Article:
Paying for the Wedding . . . Opinions, Please **Info Added

Updated on March 27, 2017
M.6. asks from Woodbridge, NJ
43 answers

So, my youngest daughter, who just graduated from the Air Force, also got engaged that same weekend (she had no idea!).

Boyfriend's parents are "well to do." Not wealthy, but I would say upper middle class. He is their only son, and their youngest child. He is their only son together. The two older sisters are quite a bit older, and have both been married for some time, so no really recent wedding expenses for them.

We SHOULD be upper middle class, but because of our 2 youngest sons' special needs, we have no disposable income. All of our money goes to take care of their medical expenses. Plus, we have had a wedding in the last few years (our 2nd oldest got married), have traveled quite a bit recently for 2 military graduations, plus the normal things that pop up like my brother getting married in a different state (destination wedding), etc. We also paid for the 1st year of 4 kids colleges in cash, 2 of which were just in the last 3 years. Needless to say, paying for a wedding was nowhere on our radar and to be honest, we never expected him to propose until at least she was out of AF Tech School, if not until after at least 1 of them graduated from college (he graduates next June, hers is trickier because of her military job coming first right now).

It doesn't sound like anyone, including the boyfriend's parents are expecting the bride's parents to foot the bill. Which is good. However, they are expecting a 3 way equal contribution: us, them, and my daughter's father. Here are my questions on your opinions:

1. Do you think it is fair or unfair that they expect both myself AND my ex-husband to pay 1/3rd. If I wasn't divorced, would they then split the bill in 1/2 do you think? If we are divving up, shouldn't it be 1/2 groom and 1/2 bride? Or no . . .

2. Apparently since they have decided they will contribute, the boyfriend's mom has been helping picking out venues. The cheapest one? $6000 - not including anything important like food or beverage, that is just basically the venue. Of course, my daughter cannot use the good sense God gave her to see that there is no way we could afford to even come close to something like that. How can I gracefully shut this woman down?

3. My ex-husband will promise all kinds of money and help but will never pay a dime. He won't. He hasn't paid a dime in the nearly 20 years our daughter has been alive. Including a single dime for her college education (which he wasn't obligated to pay, but promised and promised). How can I make these folks understand that this man isn't going to pay a single penny and I refuse to cover his share on this - like I have done in the past a million times to protect my daughter.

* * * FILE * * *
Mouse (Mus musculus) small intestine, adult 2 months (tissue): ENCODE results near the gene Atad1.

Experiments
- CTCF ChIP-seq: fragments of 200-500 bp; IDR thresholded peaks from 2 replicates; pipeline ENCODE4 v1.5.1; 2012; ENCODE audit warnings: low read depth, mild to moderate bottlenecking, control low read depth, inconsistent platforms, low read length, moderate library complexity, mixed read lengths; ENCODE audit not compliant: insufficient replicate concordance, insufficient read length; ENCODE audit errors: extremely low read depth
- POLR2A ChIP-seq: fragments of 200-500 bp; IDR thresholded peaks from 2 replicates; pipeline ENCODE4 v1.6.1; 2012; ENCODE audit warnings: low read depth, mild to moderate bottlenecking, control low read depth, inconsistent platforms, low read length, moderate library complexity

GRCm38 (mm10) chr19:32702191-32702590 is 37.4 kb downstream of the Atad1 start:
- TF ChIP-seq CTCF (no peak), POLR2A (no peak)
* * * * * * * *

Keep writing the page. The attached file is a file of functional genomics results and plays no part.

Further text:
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So What Happened?

Just to add a little info:

My daughter hasn't asked for anything (except she probably would expect that we would do whatever we did for her sister - which we totally plan to do). It is his family, namely his mom, that is sending her all these links to horrifically expensive venues and she is also the one who stated that the "bill should be split 3 ways." My poor daughter is caught in the middle - not really knowing WHAT do to and of course wants her MIL to be to not hate her :(

I shielded my daughter from her father and his money problem until she turned 18. She never even knew how much I really dislike him for everything he has done, including stealing $17,000 from us. When she turned 18, I shared with her that her dad had promised to pay for her 2nd year of college (which he had also already told her he would). I also shared that I had never had any luck getting any money, but maybe if she talked to him she might have better luck than I ever did, but I didn't think she should count on it. I also told her that we should do some "just in case planning" for her 2nd year of college (we don't co-sign for any student loans for our kids) in case her dad wasn't able to come through on this. Her dad never came through, which is why she decided to join the Air Force to pay for her last 2.5 years of college.

Oh, we were able to pay cash for 4 - 1st year of college educations because we saved from the time our children were born/adopted until they graduated. Just about anyone can save money for 18 yrs if they are diligent about it :) We even started a QTP for my grandbaby the month she was born and we put just $25 a month in it. It wont be enough to pay for a year of college for her (which is her mom's job, not ours), but that is a pretty decent graduation gift from grandma and grandpa!

Featured Answers


answers from Los Angeles on

Do parents really still pay for their kids weddings? I really don't think anyone should be having a wedding if they can't afford to pay for it themselves. And then they should only have the wedding that they can afford. Personally, I would give them a cheque (for whatever amount you can afford), and it would be up to them to plan a wedding within that amount, or come up with the balance themselves. Any other parents can also contribute as they wish. If people are adult enough that they can get married, they need to be adult enough to pay for the party.

3 moms found this helpful